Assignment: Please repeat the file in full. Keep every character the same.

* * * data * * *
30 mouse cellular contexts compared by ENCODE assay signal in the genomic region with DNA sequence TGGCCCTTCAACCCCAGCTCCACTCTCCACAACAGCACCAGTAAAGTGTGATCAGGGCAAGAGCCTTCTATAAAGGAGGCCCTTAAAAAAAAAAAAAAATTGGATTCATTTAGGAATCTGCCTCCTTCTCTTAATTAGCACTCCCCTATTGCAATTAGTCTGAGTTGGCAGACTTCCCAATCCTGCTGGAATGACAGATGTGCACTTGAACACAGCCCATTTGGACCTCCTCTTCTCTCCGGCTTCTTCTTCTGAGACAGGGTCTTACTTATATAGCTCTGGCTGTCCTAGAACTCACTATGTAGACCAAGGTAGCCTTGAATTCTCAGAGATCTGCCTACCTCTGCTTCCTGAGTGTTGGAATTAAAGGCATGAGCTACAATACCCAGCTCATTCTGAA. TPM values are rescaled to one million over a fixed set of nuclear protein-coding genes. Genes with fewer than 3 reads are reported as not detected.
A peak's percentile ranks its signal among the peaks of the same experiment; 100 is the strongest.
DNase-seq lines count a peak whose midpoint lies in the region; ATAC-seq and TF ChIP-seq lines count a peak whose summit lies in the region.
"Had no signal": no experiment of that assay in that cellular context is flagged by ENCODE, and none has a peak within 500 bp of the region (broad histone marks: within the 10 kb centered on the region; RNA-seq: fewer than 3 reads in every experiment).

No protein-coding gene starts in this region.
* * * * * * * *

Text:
30 mouse cellular contexts compared by ENCODE assay signal in the genomic region with DNA sequence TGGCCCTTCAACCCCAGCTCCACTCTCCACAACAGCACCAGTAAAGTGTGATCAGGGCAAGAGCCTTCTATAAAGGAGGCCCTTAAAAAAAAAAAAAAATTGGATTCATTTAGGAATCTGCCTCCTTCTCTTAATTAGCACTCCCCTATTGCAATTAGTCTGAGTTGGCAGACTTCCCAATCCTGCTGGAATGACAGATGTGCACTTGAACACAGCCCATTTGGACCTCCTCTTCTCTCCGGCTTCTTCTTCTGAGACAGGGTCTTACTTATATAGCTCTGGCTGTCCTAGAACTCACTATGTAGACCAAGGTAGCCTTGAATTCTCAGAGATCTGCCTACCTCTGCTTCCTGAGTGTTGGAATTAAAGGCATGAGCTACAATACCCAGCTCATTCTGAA. TPM values are rescaled to one million over a fixed set of nuclear protein-coding genes. Genes with fewer than 3 reads are reported as not detected.
A peak's percentile ranks its signal among the peaks of the same experiment; 100 is the strongest.
DNase-seq lines count a peak whose midpoint lies in the region; ATAC-seq and TF ChIP-seq lines count a peak whose summit lies in the region.
"Had no signal": no experiment of that assay in that cellular context is flagged by ENCODE, and none has a peak within 500 bp of the region (broad histone marks: within the 10 kb centered on the region; RNA-seq: fewer than 3 reads in every experiment).

No protein-coding gene starts in this region.